What are the risk factors of gingivitis?
Gingivitis can affect anyone and it is a common condition. There are a number of factors that have been identified to increase one’s chances of the infection developing, these may include:
- Poor oral hygiene habits
- Chewing or smoking tobacco
- Dry mouth – Also known as xerostomia, this is a condition that results in a sticky or dry feeling in one’s mouth and is often accompanied by frequent thirst and bad breath. Not having enough saliva in the mouth to cleanse the teeth, gums and tongue and to digest food can result in bacteria building up in the mouth.
- Old age
- Poor nutrition
- Crooked teeth that cannot be cleaned properly or having dental restorations (fillings) or correctional devices such as braces that are not fitted properly
- Conditions that result in immunosuppression such as cancer treatment (chemotherapy and/or radiation) or HIV
- Certain medications – These include phenytoin that is used for the treatment of epileptic seizures and some medications used for angina (chest pain) as well as high blood pressure.
- Hormonal changes that are related to birth control pills, pregnancy or one’s menstrual cycle
- Medical conditions that include fungal and viral infections
What are the complications of gingivitis?
If gingivitis is left untreated it can progress and spread to the underlying bone and tissue, this is when periodontitis occurs. This is a far more severe condition that may lead to tooth decay and tooth loss.
When you suffer from chronic gingiva (gum) inflammation, this is said to be linked to a number of systemic (affecting the entire body) conditions which include diabetes, stroke, rheumatoid arthritis and coronary artery disease. There is some research that suggests the bacteria that causes periodontitis can enter the bloodstream via the gum tissue and is able to affect your lungs, heart and other body parts. However, more research is needed in order for this association to be confirmed.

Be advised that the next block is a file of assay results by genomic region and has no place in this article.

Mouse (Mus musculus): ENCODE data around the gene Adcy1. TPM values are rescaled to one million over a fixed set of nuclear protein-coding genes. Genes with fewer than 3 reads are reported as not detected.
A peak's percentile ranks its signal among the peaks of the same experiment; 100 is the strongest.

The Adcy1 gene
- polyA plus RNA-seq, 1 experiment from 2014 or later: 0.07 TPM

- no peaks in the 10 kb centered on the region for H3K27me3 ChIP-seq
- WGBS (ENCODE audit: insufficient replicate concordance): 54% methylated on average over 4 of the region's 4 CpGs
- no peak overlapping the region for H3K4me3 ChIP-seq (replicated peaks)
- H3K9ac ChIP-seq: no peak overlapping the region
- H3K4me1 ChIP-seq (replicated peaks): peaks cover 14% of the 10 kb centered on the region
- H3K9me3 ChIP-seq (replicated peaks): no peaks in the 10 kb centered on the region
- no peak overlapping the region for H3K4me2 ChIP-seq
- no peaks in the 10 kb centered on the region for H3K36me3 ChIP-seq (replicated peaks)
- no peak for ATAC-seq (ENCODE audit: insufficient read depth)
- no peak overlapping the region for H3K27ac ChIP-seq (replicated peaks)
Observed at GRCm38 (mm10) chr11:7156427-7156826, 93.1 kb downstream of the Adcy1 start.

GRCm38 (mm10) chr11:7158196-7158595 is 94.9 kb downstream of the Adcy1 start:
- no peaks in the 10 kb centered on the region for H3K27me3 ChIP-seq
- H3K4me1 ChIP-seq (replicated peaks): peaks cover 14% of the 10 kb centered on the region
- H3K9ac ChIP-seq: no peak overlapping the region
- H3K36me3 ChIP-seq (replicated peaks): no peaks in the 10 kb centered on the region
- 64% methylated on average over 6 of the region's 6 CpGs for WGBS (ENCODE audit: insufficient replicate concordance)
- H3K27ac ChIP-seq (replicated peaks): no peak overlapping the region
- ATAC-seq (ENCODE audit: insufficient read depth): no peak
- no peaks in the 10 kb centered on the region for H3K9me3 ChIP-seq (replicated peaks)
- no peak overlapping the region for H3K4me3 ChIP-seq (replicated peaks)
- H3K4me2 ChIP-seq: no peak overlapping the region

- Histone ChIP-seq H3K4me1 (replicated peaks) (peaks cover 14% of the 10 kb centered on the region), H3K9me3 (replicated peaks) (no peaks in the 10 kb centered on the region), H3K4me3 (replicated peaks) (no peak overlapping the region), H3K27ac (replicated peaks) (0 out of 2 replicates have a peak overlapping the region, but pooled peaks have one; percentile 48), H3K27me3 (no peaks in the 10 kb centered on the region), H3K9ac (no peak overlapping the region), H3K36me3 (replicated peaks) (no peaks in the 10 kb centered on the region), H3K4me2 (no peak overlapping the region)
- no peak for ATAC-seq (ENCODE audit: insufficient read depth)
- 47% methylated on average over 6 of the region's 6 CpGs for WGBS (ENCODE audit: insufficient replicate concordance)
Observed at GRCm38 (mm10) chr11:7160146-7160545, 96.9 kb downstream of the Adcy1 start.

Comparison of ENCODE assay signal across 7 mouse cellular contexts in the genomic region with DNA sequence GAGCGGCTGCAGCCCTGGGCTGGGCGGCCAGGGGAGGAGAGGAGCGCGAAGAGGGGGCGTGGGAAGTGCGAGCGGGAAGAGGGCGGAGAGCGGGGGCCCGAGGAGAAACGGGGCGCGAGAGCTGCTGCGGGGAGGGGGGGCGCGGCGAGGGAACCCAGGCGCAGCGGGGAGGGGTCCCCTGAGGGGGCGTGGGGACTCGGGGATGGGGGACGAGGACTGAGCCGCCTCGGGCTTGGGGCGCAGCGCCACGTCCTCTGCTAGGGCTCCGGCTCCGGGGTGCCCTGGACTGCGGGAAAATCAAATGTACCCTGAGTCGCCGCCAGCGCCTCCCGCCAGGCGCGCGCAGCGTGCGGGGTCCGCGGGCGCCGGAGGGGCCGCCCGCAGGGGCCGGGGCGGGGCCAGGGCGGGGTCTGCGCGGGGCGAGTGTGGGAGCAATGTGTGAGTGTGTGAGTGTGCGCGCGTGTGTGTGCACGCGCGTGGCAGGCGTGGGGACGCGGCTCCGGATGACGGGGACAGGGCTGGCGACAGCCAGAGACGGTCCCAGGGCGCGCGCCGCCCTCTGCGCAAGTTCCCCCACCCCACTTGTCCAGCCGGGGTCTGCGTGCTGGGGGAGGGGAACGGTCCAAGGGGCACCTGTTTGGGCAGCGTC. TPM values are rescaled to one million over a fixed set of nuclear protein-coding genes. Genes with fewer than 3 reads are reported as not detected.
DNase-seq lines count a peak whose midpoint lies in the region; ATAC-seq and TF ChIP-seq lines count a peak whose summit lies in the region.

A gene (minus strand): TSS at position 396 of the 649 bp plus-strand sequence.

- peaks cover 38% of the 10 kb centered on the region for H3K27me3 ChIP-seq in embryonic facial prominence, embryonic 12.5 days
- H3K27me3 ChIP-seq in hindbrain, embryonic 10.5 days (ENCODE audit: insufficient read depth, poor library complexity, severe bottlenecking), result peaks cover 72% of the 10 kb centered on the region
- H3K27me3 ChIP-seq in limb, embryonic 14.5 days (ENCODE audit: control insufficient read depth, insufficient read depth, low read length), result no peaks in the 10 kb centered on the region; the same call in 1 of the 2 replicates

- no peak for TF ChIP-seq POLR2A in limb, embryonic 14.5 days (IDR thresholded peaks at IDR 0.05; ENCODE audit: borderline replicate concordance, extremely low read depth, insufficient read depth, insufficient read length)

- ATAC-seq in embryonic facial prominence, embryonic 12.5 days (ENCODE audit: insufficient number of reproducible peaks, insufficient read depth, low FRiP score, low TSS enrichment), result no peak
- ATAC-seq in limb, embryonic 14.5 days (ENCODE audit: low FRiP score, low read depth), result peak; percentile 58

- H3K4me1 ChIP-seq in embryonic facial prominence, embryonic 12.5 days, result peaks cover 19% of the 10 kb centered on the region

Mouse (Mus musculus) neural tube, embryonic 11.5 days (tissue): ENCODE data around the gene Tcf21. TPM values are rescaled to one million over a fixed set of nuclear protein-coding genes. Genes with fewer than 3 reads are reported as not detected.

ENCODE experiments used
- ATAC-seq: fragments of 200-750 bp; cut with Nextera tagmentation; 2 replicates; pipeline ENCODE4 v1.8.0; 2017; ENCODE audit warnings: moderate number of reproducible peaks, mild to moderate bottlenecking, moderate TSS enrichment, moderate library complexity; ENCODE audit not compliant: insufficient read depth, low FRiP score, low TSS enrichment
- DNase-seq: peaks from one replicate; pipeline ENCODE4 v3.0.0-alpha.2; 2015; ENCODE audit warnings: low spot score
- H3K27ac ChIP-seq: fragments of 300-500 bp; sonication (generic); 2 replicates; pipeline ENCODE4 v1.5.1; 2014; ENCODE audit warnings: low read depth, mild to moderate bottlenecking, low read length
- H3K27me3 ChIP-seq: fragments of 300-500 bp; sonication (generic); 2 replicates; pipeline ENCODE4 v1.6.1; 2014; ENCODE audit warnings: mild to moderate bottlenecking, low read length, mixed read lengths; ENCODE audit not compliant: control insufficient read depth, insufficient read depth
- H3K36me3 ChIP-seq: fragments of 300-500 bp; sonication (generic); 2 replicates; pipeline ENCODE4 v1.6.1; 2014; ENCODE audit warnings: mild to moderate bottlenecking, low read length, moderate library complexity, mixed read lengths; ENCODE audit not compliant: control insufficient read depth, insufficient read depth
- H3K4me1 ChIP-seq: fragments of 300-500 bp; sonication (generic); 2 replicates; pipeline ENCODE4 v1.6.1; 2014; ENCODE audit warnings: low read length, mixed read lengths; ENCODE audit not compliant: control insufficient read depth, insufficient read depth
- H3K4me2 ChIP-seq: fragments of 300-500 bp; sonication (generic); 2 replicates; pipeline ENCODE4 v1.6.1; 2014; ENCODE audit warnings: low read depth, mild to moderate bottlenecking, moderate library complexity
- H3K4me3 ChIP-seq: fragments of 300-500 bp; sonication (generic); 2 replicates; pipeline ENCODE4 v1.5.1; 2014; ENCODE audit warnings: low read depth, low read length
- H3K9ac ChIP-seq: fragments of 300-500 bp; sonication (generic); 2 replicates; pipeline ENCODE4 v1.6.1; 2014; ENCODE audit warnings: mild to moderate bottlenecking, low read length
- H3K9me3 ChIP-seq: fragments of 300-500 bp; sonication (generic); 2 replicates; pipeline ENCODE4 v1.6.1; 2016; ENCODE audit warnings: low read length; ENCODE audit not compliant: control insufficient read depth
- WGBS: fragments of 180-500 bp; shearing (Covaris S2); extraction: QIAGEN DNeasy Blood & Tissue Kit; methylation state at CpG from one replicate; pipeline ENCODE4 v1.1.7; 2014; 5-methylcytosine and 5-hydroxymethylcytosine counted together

Another complication of progressive gingivitis is known as trench mouth, or NUG (necrotizing ulcerative gingivitis). This form of gum disease results in infected, bleeding and painful ulcerations and gums. Trench mouth is less commonly seen in more developed nations, although it is common among developing countries inflicted with poor living standards and nutrition.
How is gingivitis diagnosed?
Your dentist will typically diagnose gingivitis by:
- Reviewing your medical and dental history – This also includes investigating any current or past conditions or infections that may be contributing to your current symptoms.
- Examining your gums, teeth, tongue and mouth – This will be done to detect any signs of inflammation and plaque.
- Measuring your pocket depth – This is the groove between the teeth and gums. To examine this your dentist will insert a probe into your gum line (between your teeth and your gums) at a few different sites in your mouth. If you have a healthy mouth then the pocket depth will range from one to three millimetres (0.03 to 0.11 inches). If your pockets are deeper than four millimetres (0.16 inches), then this may indicate the presence of gum disease.
- Conducting dental X-rays – These will be conducted to examine your dental structure and detect if there is any bone loss in the areas your dentist has detected any deeper pockets.
- Performing any other tests that may be needed – If you dentist is unable to find a clear cause of gingivitis, then he or she may suggest that you have a medical evaluation done to detect any underlying health problems. If the gingivitis has advanced, then you may be referred to a periodontist (a doctor who specialises in gum disease), for a more thorough evaluation and treatment.
How is gingivitis treated?
In order for gingivitis to be treated effectively and for the outlook to be a positive one, it is best that you are treated promptly so as to prevent the condition’s progression and in turn the development of a more severe form of gum disease, tooth decay and potential tooth loss.